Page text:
Exchange Server BasicsAnyone working for a large company that has employees using Outlook for email and PIM functions is likely familiar with Microsoft Exchange Server, even if they are not tech oriented. Exchange Server is the software that usually runs on dedicated hardware and handles all the employees in one place, no matter where the employees physically work. The benefits that Exchange Server provides are numerous and it is no surprise why so many companies rely on it for daily operations. Exchange Server is relatively simple in concept but complex to set up and maintain because it is doing a lot of things behind the scenes.One of the primary functions of Exchange Server is to provide a single repository for all email traffic, both incoming and outgoing, for an entire organization. Each individual user is assigned an account on the server that let’s them access their information once they log in to the server. While all the email, contact, and calendar information appears to reside on the local computer, in reality it is all stored securely on the server. This is a powerful feature for companies that let’s them control access to sensitive information and keeping all of the information in one place makes it possible to keep current backups of the data.Another function of the Exchange Server is to publish public folders that can contain virtually any type of information, from company-wide contact lists to standard documents that all employees need to access frequently. The data is centrally stored, maintained, and updated with controls put in place by the administrators. This makes it easy for organizations to publish and maintain information with a convenient distribution method. The information is there whenever individuals need to access it. Clean and simple.Exchange Server and the Mobile ProfessionalSo what does this have to do with the mobile professional? That’s a fair question and one I will address in this article. If you’ve ever traveled with your laptop on a business trip the Exchange Server is the reason you can log into your email account from the hotel or other site away from your desk. Even though you are not physically tied to the Server as you might be in the office, the Server is accessible from anywhere you have an internet connection. Or maybe you use a Tablet PC in addition to your desktop computer. Keeping the Outlook information in sync is a major hassle that is also eliminated by the Exchange Server. This is the main reason an Exchange Server is a great tool for mobile professionals. But maybe you have a very small business or you are an individual that needs mobile access to your information. Having an Exchange Server of your own would provide a lot of utility. This scenario was impossible until recently for a number of reasons. First and foremost, Microsoft Exchange Server can be very expensive to license. Not very cost effective for those small businesses I mentioned. Second, the initial setup and configuration of Exchange Server is not easy by any means, and big companies often have specialists to do this for them who are certified in that very thing. The small company or individual would be confronted with enlisting the services of one of these outside specialists which is also cost prohibitive. Thirdly, a proper Exchange Server setup usually entails dedicated hardware with protection against hardware failure and power interruption. And lastly, maintaining an existing Exchange Server installation can be quite a challenge, even a small setup that an individual would use. All of these reasons has previously meant that an Exchange Server solution was out of the reach of all but the larger companies.Enter the Hosted Exchange Server ServiceFortunately for those of us who realize the benefits a Server solution would bring but don’t have the resources to provide one, a cost effective solution is now available. A number of companies have begun offering hosted Exchange Server solutions that extends these many benefits to anyone for a modest cost. These companies have dedicated servers that are maintained in their central computer location. They provide the hardware which the user never sees, the access to the Exchange Server software obviating the need for the end-user to pay for a license, and protection of the data against failures, viruses, and spam.I have been using a hosted Exchange Server service for over a year now to run my one man business and it is one of the best moves I have ever made. The company I settled on is DevStreet which provides my MailStreet 2003 service. The advantages of using a hosted service like this can’t be over-stated. The service provider did all setup in the beginning, offers continual support, and keeps my crucial data completely backed up every single day. The monthly cost is quite modest and I have all the benefits the big companies have for my little organization.How a Hosted Service Benefits the Mobile ProfessionalBefore you can determine if one of these services is cost effective for your specific needs it’s important to have a look at exactly how the mobile professional can put the hosted Server environment to best use. Consider this common scenario: you use a desktop computer in your office and take a laptop with you on trips. Anyone who’s done this without an Exchange Server in place can attest to how difficult it is to keep your Outlook data synchronized between the two computers. You get to your destination and realize you didn’t update the information on the laptop. Or maybe you forgot to copy over the important document or presentation you need for your meeting. With a hosted server solution this problem completely disappears. Every time you log in to Outlook all of your contact information, calendar items, and tasks are updated no matter which computer you are using. No muss, no fuss. If you keep important documents in public folders on the server you’ll never be missing that document again. It is there for use on any computer you might be using on the hosted server. This alone can make it worth the cost for most people. This can be significant when you get a new laptop or desktop computer and you want to get all your information onto the new machine. Simply log on to Outlook on the new computer and all your information is pulled down automatically. Sweet. If you’re worried about getting access to your data when you’re not connected to the internet you can simply configure Outlook on your local computer to use “cached offline” mode which forces Outlook to keep a copy of all data on the server on your local version of Outlook. So you can still work with the data on the server even when not connected to the internet. Any changes you make locally will be automatically synchronized with the server the next time you go online. No information is ever inaccessible or out of date.It’s also important to understand that your hosted Exchange Server is fully protected with password control. This makes it almost impossible for outside forces to break into your server. Hardware and software barriers are in place at the host to keep out anyone you don’t want to access your server. The hosts also put heavy duty spam filters in place to help aid that ever worsening problem. Most spam doesn’t even get to your local computer and even though it’s recommended that users keep local spam filters in place the amount of spam traffic I get is miniscule since going with the hosted service. The host also puts continually updated anti-virus protection on the server side so very few emails with viruses get through. Safe and convenient.PDAs and the Hosted ServiceMailStreet also offers a couple of optional services that are reasonably priced that I use every day. If you’re like me and use a Windows Mobile powered Pocket PC (there may be ways to use these with a Palm based device, too) then you may be interested in Outlook Web Access. This is a secure method to use almost any web browser on ANY computer, even computers that are not yours, to access your server just like using Outlook on your local computer. The Outlook experience is duplicated very faithfully allowing you to use “Outlook” on any computer, even public ones. No personal information is left behind on the foreign computer when you log out, making it not only convenient but very secure. I use this all the time on my Pocket PC and it’s just like using Outlook in the palm of the hand. Very nice. I also set up the Pocket PC to synchronize directly with the Exchange Server so I don’t need to synchronize the Pocket PC with any of the computers I use. All the PIM data is synchronized directly with the server via WiFi, eliminating the problem of having to synchronize with both the desktop computer and the laptop to make sure the Pocket PC is completely up to date.Owa_aniOutlook Web Access on a Pocket PC (VGA screen in landscape orientation)ConclusionThis article has described all the many benefits of the hosted Exchange Server solution. This service gives you the equivalent of having your own hardware and software solution without having to provide either. The different companies offering hosted Exchange Server solutions have varying price schemes but they are competitive and quite reasonably priced for the service received. I pay about $30 per month for the service and all the optional services I’ve added. That provides me with two mailboxes in addition to my own mailbox. I think that’s a bargain for the piece of mind of having secure information, backups that protect all my critical data, and the ability to have access to my email and documents no matter what computer I use. This has been a real boon to using the Sony U-70 ultra-portable computer and keeping it up to date with my main computer.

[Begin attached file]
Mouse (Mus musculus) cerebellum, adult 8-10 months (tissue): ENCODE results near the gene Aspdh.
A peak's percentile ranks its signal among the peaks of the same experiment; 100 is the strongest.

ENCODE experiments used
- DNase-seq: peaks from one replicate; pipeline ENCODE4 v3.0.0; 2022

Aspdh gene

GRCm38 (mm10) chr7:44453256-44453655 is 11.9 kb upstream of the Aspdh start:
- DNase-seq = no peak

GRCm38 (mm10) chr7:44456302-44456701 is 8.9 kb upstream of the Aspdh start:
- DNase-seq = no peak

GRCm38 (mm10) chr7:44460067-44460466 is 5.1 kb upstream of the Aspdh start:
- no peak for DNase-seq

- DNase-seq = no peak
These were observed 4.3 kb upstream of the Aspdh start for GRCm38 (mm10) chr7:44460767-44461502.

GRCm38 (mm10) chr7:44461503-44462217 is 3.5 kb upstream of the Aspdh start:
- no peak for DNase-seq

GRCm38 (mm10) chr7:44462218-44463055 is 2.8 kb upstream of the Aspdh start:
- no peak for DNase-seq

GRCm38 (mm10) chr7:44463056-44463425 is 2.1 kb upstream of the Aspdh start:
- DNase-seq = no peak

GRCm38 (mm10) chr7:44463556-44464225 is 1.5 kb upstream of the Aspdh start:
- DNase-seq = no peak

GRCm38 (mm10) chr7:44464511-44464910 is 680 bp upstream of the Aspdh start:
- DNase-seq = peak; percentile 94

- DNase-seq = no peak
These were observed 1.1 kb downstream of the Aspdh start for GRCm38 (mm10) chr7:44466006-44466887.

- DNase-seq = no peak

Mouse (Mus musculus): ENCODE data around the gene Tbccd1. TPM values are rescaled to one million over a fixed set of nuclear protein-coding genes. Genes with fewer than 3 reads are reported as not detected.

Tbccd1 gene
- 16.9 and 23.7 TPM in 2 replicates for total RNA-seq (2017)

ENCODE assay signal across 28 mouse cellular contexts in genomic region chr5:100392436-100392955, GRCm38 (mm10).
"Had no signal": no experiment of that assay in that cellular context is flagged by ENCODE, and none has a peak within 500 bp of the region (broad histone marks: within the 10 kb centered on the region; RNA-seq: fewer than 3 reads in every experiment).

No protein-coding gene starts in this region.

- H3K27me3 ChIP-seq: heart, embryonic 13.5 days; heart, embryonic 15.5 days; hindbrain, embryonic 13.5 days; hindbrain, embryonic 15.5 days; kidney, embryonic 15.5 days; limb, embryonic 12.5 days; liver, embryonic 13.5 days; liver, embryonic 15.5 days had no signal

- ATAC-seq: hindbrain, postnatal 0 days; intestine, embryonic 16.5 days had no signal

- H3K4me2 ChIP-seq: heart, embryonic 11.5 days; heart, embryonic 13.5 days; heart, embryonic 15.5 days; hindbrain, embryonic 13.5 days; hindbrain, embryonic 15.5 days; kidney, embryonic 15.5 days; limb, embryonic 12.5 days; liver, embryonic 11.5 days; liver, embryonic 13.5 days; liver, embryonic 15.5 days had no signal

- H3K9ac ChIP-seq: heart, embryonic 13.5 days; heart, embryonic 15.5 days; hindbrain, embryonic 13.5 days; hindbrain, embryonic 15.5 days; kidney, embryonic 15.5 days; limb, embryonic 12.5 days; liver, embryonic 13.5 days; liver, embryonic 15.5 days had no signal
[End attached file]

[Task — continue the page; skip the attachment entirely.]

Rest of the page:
1. Any other listings/recommendations for hosted Exchange providers? I’m interested in getting this set up for a company I support, and for my own use, and I’d like to compare other options that are available ($30/month seems a little steep for just email).